Twist in Iraq's democracy: anti-American party pushes electoral reform

Ahead of January elections, supporters of the Sadr movement cast ballots for individual candidates – rather than parties – for the first time in a primary poll.

By , Correspondent of The Christian Science Monitor

In an unexpected twist for Iraq's nascent democracy, an anti-American party is speeding ahead with electoral reform while the Iraqi parliament is gridlocked over how to run national elections slated for January.

On Friday, supporters of radical Shiite cleric Muqtada al-Sadr voted directly for candidates in a primary poll ahead of national elections, calling it a milestone in the democratic process. The vote is believed by Iraqi officials to be the first time that choosing candidates for any party outside Iraqi Kurdistan has been placed in the hands of ordinary Iraqis.

"I can say that the Sadr movement achieved the highest level of democracy," says Sheikh Salman al-Furaiji, in charge of the Sadr offices on the Rusafah side of Baghdad, where 53 polling sites were open on Friday. Some 300,000 registered voters were to vote for almost 700 candidates in south and central Iraq.

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But in the national elections slated for January, it's not certain that citizens across Iraq will be able to follow suit. The Iraqi parliament is still wrangling over an election law that would determine whether voters will be able to vote for individual candidates on an "open list" or retain the closed-list system of 2005 elections, in which voters are told only the parties' names and not the candidates.

A closed list would likely favor incumbent politicians expected to lose support at the polls for failing to deliver essential services and cut down on corruption. Iraq's most influential Shiite cleric, Grand Ayatollah Ali al-Sistani, recently issued a rare public pronouncement urging an open list for the next elections. And Sadr, who has been pursuing his religious education in Iran, has issued a decree directing followers not to participate in a closed list, some of his supporters said.

"If parliament does not pass an open list, we will not vote," says retired government worker Ali al-Lami, one of hundreds of men who had rolled out prayer rugs for Friday prayers on closed streets and sidewalks in Sadr City, Baghdad's biggest and poorest neighborhood. Some of the men brought umbrellas to shield them from the sun. Others wandered through the crowd spraying the worshippers with a cooling mist of rose-scented water.

Iron fences surrounding newly planted grass gleamed with fresh purple paint, but piles of garbage choked the streets. Electricity here is cut off for hours each day, and almost half the population has no jobs – a concern voters wanted candidates to address.

"The most important thing is for them to provide jobs," says Atheer Mohammad Hashim, a laborer who dropped out of school in the second grade when his cousin was executed, his father imprisoned, and their food ration card revoked under Saddam Hussein. He voted for an official in his neighborhood.

15-year-olds can vote

Inside the main Sadr office in Sadr City, hundreds of men and a few women lined up to cast their ballots. Lists posted behind the ballot boxes displayed numbers and names of the 301 men and 25 women who were running.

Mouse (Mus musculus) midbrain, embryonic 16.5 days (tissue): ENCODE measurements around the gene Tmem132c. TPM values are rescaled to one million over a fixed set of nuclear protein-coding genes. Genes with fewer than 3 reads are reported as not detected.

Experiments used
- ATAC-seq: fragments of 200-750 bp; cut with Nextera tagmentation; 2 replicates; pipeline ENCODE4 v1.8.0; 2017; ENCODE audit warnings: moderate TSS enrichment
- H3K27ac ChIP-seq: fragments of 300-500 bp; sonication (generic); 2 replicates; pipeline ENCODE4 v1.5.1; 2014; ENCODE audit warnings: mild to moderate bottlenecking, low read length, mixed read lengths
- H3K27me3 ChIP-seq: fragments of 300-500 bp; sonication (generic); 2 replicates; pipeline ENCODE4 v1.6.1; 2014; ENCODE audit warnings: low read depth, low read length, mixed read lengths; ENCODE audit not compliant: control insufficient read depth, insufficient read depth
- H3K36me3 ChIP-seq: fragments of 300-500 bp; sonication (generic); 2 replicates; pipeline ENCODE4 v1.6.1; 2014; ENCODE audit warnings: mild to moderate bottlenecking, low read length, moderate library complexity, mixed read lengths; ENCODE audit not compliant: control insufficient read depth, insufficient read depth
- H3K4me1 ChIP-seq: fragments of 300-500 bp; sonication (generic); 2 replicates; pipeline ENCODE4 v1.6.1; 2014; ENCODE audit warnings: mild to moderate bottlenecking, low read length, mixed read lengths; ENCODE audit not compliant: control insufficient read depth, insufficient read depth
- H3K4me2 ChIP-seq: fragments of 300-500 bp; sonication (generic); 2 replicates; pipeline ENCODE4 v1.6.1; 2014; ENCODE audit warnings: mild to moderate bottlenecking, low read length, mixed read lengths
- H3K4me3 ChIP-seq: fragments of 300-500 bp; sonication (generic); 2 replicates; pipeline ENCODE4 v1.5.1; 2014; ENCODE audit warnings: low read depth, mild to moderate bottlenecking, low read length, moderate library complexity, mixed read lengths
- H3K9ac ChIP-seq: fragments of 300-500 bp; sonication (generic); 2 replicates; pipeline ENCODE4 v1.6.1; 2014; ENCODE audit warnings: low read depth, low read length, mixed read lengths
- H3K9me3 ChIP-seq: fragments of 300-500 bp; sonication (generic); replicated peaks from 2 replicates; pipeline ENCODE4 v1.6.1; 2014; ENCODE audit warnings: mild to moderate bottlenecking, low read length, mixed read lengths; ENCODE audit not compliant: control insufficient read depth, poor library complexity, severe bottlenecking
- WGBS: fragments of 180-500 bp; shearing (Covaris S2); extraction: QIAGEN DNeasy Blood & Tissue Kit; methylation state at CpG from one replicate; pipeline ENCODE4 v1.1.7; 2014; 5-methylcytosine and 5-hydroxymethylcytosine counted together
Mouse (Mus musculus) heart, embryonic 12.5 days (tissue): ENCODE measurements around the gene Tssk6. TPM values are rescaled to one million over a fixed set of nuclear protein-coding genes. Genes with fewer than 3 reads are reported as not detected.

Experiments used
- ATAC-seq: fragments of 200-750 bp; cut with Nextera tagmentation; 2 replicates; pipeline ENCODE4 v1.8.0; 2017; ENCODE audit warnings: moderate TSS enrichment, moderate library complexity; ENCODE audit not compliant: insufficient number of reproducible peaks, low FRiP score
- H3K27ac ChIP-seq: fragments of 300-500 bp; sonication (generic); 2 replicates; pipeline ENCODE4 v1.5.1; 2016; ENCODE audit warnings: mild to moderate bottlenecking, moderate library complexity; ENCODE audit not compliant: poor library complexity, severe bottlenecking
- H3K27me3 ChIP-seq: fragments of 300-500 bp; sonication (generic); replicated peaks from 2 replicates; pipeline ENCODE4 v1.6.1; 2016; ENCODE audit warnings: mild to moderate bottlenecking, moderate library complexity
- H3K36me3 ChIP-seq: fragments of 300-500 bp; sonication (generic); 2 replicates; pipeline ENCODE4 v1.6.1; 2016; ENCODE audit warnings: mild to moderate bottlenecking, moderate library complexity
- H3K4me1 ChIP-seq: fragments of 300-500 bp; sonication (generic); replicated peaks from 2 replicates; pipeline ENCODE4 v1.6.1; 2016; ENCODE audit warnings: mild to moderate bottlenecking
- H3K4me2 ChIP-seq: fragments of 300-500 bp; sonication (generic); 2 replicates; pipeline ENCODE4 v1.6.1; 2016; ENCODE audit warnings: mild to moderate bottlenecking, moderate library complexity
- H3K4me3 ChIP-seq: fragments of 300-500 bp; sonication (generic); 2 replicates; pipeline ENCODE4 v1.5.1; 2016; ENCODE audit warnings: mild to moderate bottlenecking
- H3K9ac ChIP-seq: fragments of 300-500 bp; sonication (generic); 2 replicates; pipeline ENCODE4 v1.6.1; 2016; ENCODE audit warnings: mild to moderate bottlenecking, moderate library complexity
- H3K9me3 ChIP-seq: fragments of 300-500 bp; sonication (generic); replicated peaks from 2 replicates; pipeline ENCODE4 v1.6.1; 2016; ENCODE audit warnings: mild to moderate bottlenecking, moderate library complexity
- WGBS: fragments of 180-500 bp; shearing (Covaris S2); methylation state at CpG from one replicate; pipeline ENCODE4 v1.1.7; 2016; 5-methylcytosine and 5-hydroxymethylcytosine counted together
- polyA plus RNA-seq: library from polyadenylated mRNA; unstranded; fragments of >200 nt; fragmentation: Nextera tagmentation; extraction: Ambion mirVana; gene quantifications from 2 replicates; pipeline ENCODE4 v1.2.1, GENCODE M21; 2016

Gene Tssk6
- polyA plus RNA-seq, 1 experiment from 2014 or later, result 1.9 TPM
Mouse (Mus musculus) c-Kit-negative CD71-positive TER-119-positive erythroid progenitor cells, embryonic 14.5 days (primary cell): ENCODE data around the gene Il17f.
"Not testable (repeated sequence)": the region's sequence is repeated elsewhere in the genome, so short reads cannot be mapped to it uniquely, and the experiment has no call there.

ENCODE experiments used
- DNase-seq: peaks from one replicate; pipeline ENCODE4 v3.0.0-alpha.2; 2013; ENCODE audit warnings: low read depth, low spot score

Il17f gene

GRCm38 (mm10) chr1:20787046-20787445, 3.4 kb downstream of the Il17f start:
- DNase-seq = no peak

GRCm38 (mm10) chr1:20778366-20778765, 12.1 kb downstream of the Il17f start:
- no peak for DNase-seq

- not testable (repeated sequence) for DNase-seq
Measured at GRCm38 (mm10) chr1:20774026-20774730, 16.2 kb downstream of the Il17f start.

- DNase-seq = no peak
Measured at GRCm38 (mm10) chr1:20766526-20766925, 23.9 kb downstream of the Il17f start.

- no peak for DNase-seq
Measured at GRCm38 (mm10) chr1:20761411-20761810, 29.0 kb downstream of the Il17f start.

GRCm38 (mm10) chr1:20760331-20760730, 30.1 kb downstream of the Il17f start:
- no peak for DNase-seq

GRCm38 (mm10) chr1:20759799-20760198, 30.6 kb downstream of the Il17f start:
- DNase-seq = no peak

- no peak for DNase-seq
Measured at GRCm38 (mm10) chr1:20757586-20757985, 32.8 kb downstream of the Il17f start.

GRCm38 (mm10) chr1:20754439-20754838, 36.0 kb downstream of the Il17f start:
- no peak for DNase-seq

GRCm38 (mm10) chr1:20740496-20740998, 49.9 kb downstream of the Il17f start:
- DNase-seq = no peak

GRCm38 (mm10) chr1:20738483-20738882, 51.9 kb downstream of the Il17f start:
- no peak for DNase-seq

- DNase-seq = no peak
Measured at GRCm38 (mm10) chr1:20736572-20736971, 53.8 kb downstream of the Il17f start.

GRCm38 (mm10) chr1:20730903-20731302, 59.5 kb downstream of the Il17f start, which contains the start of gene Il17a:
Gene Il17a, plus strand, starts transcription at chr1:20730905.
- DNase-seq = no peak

Voters dipped their index fingers in a jar of purple ink before putting their balance in a transparent box. Officials from Iraq's Higher Electoral Commission helped organize the vote. Reflecting Sadr's appeal to disaffected young people, the voting age was set at 15 – three years younger than the required age for participation in national elections.

"This is a historic day," says Thualfiqar Salah Jumaa, a bakery worker who was also providing security for the voters. He said he had voted for a Health Ministry official who had once been detained by American forces because he was a Sadrist.

Candidates were not required to be members of the Sadr Party but had to be at least 35 years old, college educated, and never have worked with the Americans.

"The important thing is a candidate should have integrity," says Rasool Rahman, a high school history teacher. He says he voted for a Baghdad municipality official who has worked to provide public services.

Why parliament is gridlocked over election law

Sadr, whose armed followers fought the US military in the streets five years ago, has become a crucial player in Iraqi politics after agreeing to a cease-fire with American and then Iraqi forces.

Sadr himself will choose which of the existing members of parliament should run for reelection, with the remainder of the candidates selected in the voting on Friday, says a Sadr official.

The January elections are seen as crucial to building the stability needed for US troops to be able to leave Iraq by 2011. The UN and Iraq's electoral commission have warned that the poll might have to be delayed if parliament does not pass the law within the next few days, while US Gen. Ray Odierno and Ambassador Chris Hill urged that it be passed quickly.

The law has become mired in the issue of how voting would take place in Kirkuk, where Arabs and Turkmen want special provisions to counter an large influx of Kurdish residents after Mr. Hussein was toppled. All three groups lay claim to the oil-rich city.

"We still haven't been able to agree on the wording," says Saleem al-Jabouri, spokesman for the biggest Sunni bloc in parliament, al-Tawafiq, who had come to see the voting. He says some parliamentarians were threatening to leave the session without enough members for a vote so that the old law would stand. "If they use a closed list, it will betray the people."

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